Milan fashion houses were charting a path out of the pandemic that included a menswear calendar this month packed with enough live events to entice fashionistas to once again book trans-Atlantic flights. But that was before the omicron surge.
Milan Fashion Week previews for Fall-Winter 2022-23 open Friday with significantly fewer physical events than initially planned, and access to those is severely limited by pandemic restrictions as Italy’s virus infection tally hit record highs almost daily.
Global powerhouses like Zegna, Fendi, Dolce&Gabbana and Prada will still host live shows, but Milan mainstay Giorgio Armani canceled entirely and other brands scrapped runway shows for digital. The more than 40 planned live events have been reduced by one-quarter, with 16 live runway shows going ahead alongside physical presentations.
“The positive thing is that many important brands decided to hold runway shows, and this is a good sign,’’ said Carlo Capasa, the president of the Italian National Fashion Chamber. “Fashion is the second most important industry in Italy. It is important to remember that we must live with this virus, and that we have to find a way to protect people’s health while also continuing to work, to allow this industry to continue to work.”
Paris also is confirming a slimmed-down selection of runway shows Jan. 18-23, followed by haute couture, while London canceled its January calendar, which will be combined with women’s previews in February.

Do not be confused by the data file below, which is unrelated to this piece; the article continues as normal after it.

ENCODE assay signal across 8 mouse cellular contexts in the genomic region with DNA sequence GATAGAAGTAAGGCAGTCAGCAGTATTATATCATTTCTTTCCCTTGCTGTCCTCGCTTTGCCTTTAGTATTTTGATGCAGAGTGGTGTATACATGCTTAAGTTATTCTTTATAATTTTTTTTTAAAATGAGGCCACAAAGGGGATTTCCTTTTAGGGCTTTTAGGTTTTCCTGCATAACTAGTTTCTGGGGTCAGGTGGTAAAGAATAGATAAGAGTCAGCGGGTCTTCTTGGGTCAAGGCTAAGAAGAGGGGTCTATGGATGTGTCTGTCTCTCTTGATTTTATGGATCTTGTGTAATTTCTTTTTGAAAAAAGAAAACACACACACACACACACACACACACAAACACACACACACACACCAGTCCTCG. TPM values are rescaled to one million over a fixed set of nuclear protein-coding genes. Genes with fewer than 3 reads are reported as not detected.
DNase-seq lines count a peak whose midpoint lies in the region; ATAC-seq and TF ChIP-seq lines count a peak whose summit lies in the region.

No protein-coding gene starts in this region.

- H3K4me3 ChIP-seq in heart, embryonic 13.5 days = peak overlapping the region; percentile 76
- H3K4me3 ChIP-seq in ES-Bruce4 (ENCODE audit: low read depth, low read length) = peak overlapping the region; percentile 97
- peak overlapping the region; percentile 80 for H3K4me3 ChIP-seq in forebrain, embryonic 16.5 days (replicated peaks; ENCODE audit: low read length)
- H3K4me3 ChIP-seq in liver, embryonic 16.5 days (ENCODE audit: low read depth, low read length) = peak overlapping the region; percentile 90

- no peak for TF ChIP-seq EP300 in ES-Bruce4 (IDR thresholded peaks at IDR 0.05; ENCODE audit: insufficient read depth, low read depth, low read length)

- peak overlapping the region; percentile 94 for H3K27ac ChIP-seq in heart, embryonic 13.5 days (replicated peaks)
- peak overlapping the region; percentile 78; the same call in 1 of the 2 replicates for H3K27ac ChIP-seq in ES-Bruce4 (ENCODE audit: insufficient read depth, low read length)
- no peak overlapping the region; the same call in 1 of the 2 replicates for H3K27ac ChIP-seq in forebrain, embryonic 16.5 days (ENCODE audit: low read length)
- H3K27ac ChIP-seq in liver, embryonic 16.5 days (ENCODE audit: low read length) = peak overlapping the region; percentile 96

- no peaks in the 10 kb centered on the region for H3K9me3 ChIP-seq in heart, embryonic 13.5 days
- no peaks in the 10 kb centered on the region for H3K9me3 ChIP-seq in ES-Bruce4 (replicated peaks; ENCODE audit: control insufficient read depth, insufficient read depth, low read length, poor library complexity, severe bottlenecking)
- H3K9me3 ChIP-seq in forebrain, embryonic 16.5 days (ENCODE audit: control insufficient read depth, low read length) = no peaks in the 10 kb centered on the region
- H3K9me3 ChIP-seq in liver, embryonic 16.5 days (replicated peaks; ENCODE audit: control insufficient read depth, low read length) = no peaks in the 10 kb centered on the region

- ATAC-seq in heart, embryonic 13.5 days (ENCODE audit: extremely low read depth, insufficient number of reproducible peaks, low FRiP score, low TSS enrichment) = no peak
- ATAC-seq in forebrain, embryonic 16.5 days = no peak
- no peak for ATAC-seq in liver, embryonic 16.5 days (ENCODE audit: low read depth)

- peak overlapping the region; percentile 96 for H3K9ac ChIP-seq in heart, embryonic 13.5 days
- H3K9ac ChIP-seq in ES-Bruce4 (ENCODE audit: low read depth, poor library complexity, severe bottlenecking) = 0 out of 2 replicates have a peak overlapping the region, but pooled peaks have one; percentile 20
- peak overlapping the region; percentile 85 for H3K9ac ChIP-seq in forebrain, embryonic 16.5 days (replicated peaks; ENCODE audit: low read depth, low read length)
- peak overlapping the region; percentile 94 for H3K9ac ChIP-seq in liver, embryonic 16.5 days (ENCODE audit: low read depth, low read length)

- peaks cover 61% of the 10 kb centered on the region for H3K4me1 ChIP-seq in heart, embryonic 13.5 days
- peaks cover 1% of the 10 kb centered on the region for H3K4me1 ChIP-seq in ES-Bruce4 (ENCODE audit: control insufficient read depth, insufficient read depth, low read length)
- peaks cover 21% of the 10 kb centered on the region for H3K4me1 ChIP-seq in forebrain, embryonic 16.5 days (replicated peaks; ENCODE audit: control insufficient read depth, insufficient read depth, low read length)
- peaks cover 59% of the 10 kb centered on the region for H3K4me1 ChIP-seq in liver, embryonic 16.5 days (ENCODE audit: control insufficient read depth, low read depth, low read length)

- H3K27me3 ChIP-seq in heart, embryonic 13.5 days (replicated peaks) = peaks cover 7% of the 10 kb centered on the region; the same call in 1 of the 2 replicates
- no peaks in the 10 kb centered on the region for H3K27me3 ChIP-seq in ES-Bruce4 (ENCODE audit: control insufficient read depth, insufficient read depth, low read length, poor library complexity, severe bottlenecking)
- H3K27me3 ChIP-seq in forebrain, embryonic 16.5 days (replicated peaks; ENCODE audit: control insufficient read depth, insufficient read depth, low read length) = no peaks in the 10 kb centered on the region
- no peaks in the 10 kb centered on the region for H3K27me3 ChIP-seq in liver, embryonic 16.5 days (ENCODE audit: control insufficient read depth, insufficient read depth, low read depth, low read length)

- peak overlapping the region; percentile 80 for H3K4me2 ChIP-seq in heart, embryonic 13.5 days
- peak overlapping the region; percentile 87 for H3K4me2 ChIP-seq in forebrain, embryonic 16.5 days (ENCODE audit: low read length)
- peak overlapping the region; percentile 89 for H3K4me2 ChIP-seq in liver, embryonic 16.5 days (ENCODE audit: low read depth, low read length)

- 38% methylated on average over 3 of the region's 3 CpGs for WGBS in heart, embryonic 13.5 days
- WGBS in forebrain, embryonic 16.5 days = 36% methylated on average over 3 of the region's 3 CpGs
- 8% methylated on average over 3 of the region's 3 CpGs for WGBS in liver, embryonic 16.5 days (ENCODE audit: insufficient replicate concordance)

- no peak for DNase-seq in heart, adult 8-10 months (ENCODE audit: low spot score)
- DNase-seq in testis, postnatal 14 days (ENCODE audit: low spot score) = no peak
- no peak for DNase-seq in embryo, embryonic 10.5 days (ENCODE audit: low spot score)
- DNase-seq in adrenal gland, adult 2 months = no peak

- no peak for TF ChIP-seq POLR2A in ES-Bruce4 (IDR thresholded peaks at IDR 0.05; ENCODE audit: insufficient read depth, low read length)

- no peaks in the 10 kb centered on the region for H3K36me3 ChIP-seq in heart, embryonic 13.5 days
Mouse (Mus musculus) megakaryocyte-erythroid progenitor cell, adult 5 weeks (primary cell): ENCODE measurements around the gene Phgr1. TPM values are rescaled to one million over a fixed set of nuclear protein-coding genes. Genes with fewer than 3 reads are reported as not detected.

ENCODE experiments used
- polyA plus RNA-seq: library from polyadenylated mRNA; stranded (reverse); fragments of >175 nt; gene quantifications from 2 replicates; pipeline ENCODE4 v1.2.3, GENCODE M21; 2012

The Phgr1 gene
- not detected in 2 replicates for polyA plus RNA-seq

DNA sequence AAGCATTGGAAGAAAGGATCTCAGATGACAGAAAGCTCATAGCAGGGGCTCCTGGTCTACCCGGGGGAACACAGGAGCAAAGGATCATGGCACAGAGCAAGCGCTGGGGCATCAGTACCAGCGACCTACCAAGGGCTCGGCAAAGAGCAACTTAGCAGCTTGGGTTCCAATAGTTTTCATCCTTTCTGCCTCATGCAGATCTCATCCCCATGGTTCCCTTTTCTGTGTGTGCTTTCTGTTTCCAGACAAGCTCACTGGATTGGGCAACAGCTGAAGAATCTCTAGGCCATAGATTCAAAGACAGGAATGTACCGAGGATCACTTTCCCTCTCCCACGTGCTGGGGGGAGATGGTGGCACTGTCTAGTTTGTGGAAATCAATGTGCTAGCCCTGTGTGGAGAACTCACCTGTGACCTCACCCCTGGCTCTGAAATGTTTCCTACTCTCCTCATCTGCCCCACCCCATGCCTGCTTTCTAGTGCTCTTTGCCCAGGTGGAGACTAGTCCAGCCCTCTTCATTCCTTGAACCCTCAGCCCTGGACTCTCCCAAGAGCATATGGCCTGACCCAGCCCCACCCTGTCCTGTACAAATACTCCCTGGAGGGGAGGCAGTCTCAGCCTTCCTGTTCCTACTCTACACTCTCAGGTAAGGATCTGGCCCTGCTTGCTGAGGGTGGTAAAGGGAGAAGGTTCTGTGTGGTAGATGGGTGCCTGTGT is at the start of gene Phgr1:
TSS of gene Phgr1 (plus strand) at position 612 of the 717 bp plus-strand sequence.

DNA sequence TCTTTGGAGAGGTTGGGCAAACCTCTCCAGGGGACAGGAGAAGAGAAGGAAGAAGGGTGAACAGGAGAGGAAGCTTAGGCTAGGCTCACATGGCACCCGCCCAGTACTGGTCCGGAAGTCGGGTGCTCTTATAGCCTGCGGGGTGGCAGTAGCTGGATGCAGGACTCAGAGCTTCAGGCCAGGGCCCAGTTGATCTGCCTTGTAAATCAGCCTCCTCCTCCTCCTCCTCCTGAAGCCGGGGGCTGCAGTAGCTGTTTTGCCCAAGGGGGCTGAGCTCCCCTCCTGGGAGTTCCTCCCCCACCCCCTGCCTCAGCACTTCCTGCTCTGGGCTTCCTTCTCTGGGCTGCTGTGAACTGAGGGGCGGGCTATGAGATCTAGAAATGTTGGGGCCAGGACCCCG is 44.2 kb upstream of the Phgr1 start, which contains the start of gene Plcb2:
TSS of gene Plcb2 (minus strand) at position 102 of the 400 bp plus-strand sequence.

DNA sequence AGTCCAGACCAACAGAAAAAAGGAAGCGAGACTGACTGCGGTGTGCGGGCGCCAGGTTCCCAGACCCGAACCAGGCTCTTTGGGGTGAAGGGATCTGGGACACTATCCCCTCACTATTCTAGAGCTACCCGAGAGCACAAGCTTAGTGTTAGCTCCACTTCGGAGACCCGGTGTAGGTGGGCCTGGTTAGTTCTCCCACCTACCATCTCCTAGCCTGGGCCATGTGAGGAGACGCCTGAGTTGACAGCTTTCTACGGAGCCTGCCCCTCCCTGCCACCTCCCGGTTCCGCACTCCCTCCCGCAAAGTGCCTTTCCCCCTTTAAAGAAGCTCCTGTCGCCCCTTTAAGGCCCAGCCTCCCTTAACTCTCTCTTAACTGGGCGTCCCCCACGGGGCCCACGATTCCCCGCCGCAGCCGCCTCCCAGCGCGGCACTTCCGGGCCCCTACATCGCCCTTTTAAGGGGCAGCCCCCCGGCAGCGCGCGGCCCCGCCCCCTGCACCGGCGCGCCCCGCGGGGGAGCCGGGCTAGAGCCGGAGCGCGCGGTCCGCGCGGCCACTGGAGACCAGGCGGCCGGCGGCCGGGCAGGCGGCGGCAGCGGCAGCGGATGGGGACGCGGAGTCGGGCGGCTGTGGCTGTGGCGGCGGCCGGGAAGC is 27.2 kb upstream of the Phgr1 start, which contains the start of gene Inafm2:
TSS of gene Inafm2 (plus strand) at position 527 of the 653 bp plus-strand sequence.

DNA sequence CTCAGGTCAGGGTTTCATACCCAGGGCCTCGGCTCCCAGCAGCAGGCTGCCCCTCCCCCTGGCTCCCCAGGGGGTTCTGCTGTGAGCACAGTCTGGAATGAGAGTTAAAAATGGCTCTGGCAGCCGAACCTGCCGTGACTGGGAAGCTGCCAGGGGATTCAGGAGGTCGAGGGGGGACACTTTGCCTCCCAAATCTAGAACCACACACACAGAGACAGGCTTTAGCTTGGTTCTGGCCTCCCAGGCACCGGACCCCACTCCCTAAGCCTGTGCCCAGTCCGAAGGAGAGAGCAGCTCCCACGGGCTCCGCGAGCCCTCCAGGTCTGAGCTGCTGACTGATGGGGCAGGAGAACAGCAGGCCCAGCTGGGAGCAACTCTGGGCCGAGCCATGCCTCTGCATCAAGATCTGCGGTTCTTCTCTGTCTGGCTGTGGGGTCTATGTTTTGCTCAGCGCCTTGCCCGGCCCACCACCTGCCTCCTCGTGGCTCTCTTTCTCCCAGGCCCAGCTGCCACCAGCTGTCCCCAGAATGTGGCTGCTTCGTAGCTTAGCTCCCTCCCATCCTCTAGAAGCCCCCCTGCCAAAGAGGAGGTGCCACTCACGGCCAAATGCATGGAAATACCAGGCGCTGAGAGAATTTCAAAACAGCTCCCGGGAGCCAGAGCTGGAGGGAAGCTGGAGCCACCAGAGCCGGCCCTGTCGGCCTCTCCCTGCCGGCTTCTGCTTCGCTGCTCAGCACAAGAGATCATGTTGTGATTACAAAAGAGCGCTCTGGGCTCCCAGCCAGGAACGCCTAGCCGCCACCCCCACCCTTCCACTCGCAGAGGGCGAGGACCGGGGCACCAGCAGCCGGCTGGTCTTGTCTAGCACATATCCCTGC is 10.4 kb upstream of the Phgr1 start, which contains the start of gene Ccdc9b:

The Italian fashion scene has been buffeted by the pandemic since Italy recorded the first locally transmitted case of the virus in the West during in the middle of fashion week in February 2020. Armani was the first to close his showroom to a live audience, streaming the Fall-Winter 2020-21 collection from an empty theater.
The digital trend continued, with a handful of live runway exceptions, until last September’s womenswear previews for spring-summer 2022, when vaccination rates heralded a return to live shows as the rule, albeit with limited numbers and social distancing. That was enough to offer promises that fashionistas in something closer to pre-pandemic numbers could once again pack runway seating, where they might discern first hand whether that shimmering fabric is silk or satin.
For this edition, travel restrictions and concerns mean that many editors and buyers who had intended to travel to Milan this month canceled, particularly from the United States, Capasa said. In addition, swaths of Asia and eastern Europe — important fashion markets — are administering vaccinations not approved by European health authorities, limiting travel to Italy.
To engage those who do make the trip, luxury brands like Brunello Cucinelli and Kiton have added physical presentations to their digital shows.
Under current health guidelines, fashion houses must allow for every guest four square meters (just over 40 square meters) — a space that previously might sit as many as eight. In many cases, that means something like one-tenth of the pre-pandemic audience, requiring tough calls even if fewer people are traveling.
In addition, more protective FFP2 masks are required, and rapid tests will be available to those wanting. Venues will be fully disinfected before the shows.
In fashion terms, the pandemic is now in its eighth season. Capasa noted with satisfaction that no outbreaks have ever been traced to fashion week.
“We must learn to live with this virus, and maintain a high guard on behaviors,’’ Capasa said. “If we learned anything, it is that we need to think very quickly and adapt to the situation.”
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